THE Queen has approved Boris Johnson’s request for permission to suspend then reform the parliament in Westminster.
In what is being labelled a bold move by his opponents, Johnson said that the Queen’s Speech will be set for October 14; this will be the formal state opening of a new parliamentary session, following a suspension of the House of Commons.
That means that Westminter will effectively be closed for a month, starting in mid-September.
The purpose of this, according to the PM, is to introduce legislation to match the promises he made when he was elected leader of the Conservative party.
But his opponents have branded Boris’ move a tactical one, with some going as far to call the newly elected PM a dictator.
Commenting on the controversial announcement, MP Stephen Kerr (Cons, Stirling) said: “I fully understand that the timing of this action, co-inciding with plots and plans trying to stop Brexit, has caused anxiety amongst many.
“My stated ambition has always been to agree a Withdrawal Agreement with the EU, and this remains the case.
“To this end, I believe the Prime Minister’s action drastically increases our chances of a Deal.”
Mr Kerr suggested that the EU will now be on “action stations”, because they know that Boris Johnson it prepared to take Britain out of the EU on Halloween, with or without a deal.
Highlighting the damage that the continued uncertainty is doing, he added: “I am ready and waiting to lend my hand towards helping the Government pass a deal through the House, so we can leave the EU in an orderly and smooth way.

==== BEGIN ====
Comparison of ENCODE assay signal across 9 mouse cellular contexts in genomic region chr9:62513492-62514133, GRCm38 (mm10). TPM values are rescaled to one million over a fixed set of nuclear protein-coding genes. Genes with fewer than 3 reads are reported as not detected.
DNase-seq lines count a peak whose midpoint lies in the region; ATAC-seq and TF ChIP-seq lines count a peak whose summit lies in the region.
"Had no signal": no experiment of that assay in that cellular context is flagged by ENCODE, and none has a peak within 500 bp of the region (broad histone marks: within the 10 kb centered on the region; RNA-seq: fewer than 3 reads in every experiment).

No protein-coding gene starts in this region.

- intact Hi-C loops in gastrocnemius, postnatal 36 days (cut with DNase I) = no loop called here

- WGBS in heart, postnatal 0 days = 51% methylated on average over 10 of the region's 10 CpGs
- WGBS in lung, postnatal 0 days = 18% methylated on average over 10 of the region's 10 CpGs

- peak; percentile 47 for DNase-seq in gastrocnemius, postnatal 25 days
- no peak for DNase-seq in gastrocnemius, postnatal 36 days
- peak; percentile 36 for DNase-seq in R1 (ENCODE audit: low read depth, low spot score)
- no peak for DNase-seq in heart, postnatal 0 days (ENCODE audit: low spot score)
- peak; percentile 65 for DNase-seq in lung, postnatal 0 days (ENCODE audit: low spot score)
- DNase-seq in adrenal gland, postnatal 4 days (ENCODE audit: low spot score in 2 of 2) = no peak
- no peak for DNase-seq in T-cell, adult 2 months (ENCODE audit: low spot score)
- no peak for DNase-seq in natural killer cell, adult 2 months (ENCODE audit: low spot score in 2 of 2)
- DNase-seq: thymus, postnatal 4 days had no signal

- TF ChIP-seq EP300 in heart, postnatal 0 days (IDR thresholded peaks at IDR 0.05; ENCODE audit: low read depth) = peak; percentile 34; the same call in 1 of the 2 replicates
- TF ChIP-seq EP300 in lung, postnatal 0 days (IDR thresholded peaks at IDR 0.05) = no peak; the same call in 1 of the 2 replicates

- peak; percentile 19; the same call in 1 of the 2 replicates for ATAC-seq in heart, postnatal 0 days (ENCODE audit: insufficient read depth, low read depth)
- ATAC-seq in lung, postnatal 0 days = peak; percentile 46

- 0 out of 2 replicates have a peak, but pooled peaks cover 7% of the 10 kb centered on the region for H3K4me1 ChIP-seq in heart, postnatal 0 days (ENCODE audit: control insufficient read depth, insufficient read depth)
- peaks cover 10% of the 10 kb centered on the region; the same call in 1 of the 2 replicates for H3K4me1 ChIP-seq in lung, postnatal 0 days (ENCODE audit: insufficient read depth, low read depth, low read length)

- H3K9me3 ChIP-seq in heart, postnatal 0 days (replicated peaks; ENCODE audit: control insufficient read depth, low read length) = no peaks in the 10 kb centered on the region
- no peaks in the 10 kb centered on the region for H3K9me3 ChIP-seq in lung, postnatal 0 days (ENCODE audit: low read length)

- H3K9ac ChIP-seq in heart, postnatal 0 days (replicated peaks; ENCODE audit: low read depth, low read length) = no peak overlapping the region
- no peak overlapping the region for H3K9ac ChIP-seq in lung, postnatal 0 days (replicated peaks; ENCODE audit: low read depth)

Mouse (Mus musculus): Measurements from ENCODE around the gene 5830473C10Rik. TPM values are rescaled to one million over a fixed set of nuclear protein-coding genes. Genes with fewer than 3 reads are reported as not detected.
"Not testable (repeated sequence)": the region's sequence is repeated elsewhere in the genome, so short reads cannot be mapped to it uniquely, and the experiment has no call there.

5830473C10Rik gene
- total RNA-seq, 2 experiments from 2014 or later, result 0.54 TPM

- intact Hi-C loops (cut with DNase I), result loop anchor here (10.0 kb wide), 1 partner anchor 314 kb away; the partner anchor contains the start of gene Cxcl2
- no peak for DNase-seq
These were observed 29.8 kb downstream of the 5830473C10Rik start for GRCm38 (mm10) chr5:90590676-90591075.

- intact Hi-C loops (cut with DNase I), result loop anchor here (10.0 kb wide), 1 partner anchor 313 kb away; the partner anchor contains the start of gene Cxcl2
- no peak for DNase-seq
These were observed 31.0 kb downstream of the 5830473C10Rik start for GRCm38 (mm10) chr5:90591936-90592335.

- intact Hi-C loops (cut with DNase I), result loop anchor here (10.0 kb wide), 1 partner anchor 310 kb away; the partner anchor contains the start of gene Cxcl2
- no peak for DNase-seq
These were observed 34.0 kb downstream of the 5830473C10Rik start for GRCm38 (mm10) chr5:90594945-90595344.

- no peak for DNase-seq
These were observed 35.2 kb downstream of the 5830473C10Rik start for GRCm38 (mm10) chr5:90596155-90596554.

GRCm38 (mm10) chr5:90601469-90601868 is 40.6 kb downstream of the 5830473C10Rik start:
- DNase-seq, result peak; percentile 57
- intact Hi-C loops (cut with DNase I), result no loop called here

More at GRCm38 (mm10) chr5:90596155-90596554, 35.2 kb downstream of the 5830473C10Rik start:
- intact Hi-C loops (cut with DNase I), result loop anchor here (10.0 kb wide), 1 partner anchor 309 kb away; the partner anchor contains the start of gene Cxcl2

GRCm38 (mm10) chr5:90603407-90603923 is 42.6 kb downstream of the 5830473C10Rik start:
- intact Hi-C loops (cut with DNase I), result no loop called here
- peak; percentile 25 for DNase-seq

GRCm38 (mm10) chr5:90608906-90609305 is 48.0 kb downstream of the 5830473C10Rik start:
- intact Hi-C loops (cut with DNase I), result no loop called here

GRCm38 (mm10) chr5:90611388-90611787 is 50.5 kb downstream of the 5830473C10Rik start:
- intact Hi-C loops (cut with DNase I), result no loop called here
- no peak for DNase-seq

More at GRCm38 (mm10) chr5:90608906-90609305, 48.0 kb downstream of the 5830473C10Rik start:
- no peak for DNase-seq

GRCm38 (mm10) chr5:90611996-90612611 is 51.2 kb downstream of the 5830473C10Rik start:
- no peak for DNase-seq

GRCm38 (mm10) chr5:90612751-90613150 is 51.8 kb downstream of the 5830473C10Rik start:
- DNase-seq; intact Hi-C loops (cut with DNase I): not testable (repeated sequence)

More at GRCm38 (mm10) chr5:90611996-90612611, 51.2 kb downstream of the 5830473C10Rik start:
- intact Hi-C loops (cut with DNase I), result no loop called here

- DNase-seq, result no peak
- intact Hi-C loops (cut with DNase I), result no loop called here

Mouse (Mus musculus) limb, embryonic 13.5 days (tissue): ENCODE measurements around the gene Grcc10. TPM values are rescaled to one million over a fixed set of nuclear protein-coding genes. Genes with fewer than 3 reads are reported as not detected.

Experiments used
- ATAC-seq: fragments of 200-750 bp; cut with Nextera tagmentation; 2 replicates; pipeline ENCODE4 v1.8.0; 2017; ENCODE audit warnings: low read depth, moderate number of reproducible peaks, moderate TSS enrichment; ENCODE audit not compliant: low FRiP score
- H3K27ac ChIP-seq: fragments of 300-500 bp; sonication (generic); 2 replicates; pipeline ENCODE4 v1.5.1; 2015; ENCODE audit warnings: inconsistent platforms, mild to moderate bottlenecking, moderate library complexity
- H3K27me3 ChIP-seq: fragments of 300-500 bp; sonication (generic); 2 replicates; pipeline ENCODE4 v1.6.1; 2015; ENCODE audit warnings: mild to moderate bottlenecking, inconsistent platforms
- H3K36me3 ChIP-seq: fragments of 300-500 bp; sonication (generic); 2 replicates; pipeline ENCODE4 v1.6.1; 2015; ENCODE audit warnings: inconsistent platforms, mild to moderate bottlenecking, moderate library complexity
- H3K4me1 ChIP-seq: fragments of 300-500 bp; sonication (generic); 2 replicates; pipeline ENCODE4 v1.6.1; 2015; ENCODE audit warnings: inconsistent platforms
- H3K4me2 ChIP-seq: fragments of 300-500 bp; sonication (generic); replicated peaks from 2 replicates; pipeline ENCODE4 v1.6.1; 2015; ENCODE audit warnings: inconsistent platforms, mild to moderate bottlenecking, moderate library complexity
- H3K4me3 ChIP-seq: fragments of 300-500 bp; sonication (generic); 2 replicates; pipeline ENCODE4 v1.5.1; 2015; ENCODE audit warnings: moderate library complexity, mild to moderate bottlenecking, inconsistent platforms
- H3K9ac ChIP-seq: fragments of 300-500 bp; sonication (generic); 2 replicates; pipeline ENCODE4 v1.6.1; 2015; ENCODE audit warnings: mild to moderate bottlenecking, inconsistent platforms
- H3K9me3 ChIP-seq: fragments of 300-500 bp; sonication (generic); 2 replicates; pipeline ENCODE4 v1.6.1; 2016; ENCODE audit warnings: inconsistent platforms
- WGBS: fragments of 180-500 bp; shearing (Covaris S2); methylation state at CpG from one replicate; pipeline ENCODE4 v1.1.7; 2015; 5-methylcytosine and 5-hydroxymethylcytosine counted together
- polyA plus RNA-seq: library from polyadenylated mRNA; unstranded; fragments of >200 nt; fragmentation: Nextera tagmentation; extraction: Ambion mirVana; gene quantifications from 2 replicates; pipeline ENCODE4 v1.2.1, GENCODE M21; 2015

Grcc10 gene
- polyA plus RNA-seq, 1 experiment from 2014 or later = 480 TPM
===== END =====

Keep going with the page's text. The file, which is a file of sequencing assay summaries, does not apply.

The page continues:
“However, leave we must. The Prime Minister is absolutely right to set a hard deadline, so we can get this done and move on.”
SNP leader and First Minister Nicola Sturgeon voiced her outrage over Johnson’s move in a statement earlier today.
She said: “Shutting down Parliament in order to force through a no-deal Brexit, which will do untold and lasting damage to the country against the wishes of MPs is not democracy, it’s dictatorship.”
Johnson’s move is attracting opposition from all political parties, including his own.
Speaker of the House of Commons, John Bercow, has labelled the PM’s move “an outrageous attack on democracy, while Lib Dem leader Jo Swinson said her party will do everything it can to stop the PM from silencing Parliament and forcing through a ‘no deal’ Brexit.
But Brexiteer Johnson has defended his move.
He said: “There will be ample time on both sides of that crucial October 17 (European Union leaders’) summit, ample time in parliament for MPs to debate the EU, to debate Brexit and all the other issues.”
As uncertainty rules Britain with just over 2 months until deadline day for leaving the European Union, all parties are scrambling to make their cases in point on the issue.
Featured image credit: stephenkerr.org